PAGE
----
If I were doing Auditor-General Terence Nombembe’s job I would be very angry and demoralised about dishing out the same warnings to local governments over the dismal performance of their municipalities every year.
This week was another of those when Nombembe told us how financial management had degenerated over the past three years and irregular expenditure rose from R6 billion in 2010 to R10 billion. He also reminded us how rife corruption is — “beyond tolerable levels”. The reasons for this range from irregular tender processes to poor financial management. Our government led by the ANC should be worried because clearly something is wrong with our local government system if five of our nine provinces (including Gauteng and North West) fail to produce clean audits. Something is wrong if just 13 of our 283 municipalities receive clean audits.
Even worse is when eight metros, including Johannesburg, Durban and Cape Town, which are considered well-off with resources and the right people to do the job, fail to impress. But why should Nombembe, or even the public, be surprised by these revelations? They just magnify the embedded rot that is known to be there at local government level. It exposes the incompetence, lack of proper skills, lack of oversight by senior provincial and national leaders, lack of accountability by senior managers, corruption and maladministration, most of which have been identified in the government’s monitoring and frequent presidential visits, but nothing was done.
Maybe we need another monitoring unit to monitor the one appointed a few months ago. The truth is that the government cannot start crying now when it’s all written in the service delivery memoranda every day. The ANC should have raised the alarm when it started to get rejected by the electorate at the local government polls. People cannot be fooled forever. It seems these officials are a law unto themselves. Nombembe highlighted that mayors and local councillors in most of the municipalities that didn’t receive clean audits were warned before, and their reluctance or refusal to act on recommendations and intervention strategies from previous audits led to where we are now. But it cannot all be left to the auditor-general alone to deal with.
The government needs to act and enforce these recommendations. The problem of skills which was highlighted is worrying because it’s always overlooked by the government. Actually, it’s cadre deployment by the ANC which feeds municipalities with unskilled officials. The ANC puts people in positions only because they can shout President Jacob Zuma’s name louder and sing better than the rest of their comrades. If running municipalities was a pop show, we sure would have winners. The ANC should get the right people on merit and experience to run our municipalities. Does our government really want to tell us that we don’t have the right people — outside its card-carrying lot — who can run efficient local governments?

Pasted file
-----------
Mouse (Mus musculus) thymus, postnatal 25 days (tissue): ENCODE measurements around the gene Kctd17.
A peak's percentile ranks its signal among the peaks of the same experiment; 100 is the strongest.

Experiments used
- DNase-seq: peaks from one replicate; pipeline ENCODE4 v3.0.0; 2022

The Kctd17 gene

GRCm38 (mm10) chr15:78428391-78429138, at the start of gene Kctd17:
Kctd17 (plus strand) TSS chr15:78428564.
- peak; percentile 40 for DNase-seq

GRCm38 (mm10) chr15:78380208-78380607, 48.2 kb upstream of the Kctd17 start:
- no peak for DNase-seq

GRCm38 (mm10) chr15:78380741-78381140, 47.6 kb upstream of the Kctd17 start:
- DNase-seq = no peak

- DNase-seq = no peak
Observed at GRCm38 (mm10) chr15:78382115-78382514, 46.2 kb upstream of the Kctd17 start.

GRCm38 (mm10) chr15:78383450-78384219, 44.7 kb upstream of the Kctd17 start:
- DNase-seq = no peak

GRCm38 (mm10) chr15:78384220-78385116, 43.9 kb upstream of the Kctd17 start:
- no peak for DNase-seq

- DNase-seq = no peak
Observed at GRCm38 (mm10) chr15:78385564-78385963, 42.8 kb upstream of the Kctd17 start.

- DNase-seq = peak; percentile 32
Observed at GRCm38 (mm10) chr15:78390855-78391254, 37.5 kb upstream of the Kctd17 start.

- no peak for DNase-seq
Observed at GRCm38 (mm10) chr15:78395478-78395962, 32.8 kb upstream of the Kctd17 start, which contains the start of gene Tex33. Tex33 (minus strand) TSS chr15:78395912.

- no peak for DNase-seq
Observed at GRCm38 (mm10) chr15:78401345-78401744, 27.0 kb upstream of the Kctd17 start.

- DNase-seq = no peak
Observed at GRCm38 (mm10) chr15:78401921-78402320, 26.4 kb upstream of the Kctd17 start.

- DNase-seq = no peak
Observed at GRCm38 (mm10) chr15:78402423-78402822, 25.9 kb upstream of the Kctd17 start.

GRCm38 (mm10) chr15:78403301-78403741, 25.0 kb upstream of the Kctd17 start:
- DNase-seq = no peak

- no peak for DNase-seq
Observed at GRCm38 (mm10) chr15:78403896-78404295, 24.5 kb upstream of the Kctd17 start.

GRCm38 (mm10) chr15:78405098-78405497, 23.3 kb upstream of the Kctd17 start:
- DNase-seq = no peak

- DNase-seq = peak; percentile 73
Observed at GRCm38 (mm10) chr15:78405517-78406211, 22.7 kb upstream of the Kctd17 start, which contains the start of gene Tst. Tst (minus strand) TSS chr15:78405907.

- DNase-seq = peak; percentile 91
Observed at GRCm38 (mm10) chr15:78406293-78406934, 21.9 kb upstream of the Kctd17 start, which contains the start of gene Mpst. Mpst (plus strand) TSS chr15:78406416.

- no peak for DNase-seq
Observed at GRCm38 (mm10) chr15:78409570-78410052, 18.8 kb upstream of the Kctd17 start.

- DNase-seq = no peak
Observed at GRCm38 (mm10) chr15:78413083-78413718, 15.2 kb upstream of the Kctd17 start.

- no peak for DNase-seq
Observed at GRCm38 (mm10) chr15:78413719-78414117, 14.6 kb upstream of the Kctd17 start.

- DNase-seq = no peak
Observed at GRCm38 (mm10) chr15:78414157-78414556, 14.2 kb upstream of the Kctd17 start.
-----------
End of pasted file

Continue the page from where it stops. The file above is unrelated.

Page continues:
The culture of impunity is the primary reason most of those implicated in this easily get away with it. As things stand right now, there are few examples of where incompetency has been punished by the government. Laws against corruption should be strongly enforced and those responsible brought to book. The old culture of public service under which public servants serve the public honestly and efficiently should be re-instilled. Zuma and his ministers and premiers should lead by example.
If they allow corruption to happen at the top, those at the bottom will see it as a way of life. If Zuma doesn’t act against his incompetent ministers, there’s no motivation for councillors to perform well in their duties. I don’t know if we should celebrate now that the government is starting to open its eyes 18 years later to find the “link between bad audit reports and service-delivery protests”. I’m sorry Minister Collins Chabane, but the link has always been there. It’s not the first time the auditor-general has painted this picture.
Task teams that the government sent to regions plagued by service protests came back with the same results. And it shouldn’t be surprising when most municipalities in Nombembe’s report have experienced violent service protests, Mr Minister. A Setsoto municipality, which includes Ficksburg, made famous by the killing of activist Andries Tatane, is one such example. It received a qualified audit in 2009/10, and the audit was not even finalised this time. The cries of people in these municipalities are the same and their grievances are quite legitimate. In 54 municipalities, R3.7 billion meant to provide services to them was not spent. We can only hope things will get better from here. But the government needs to take the auditor-general’s recommendations seriously. Otherwise we might have to watch this important chapter nine institution collapse along with our local governments.
• The article first appeared in The Witness.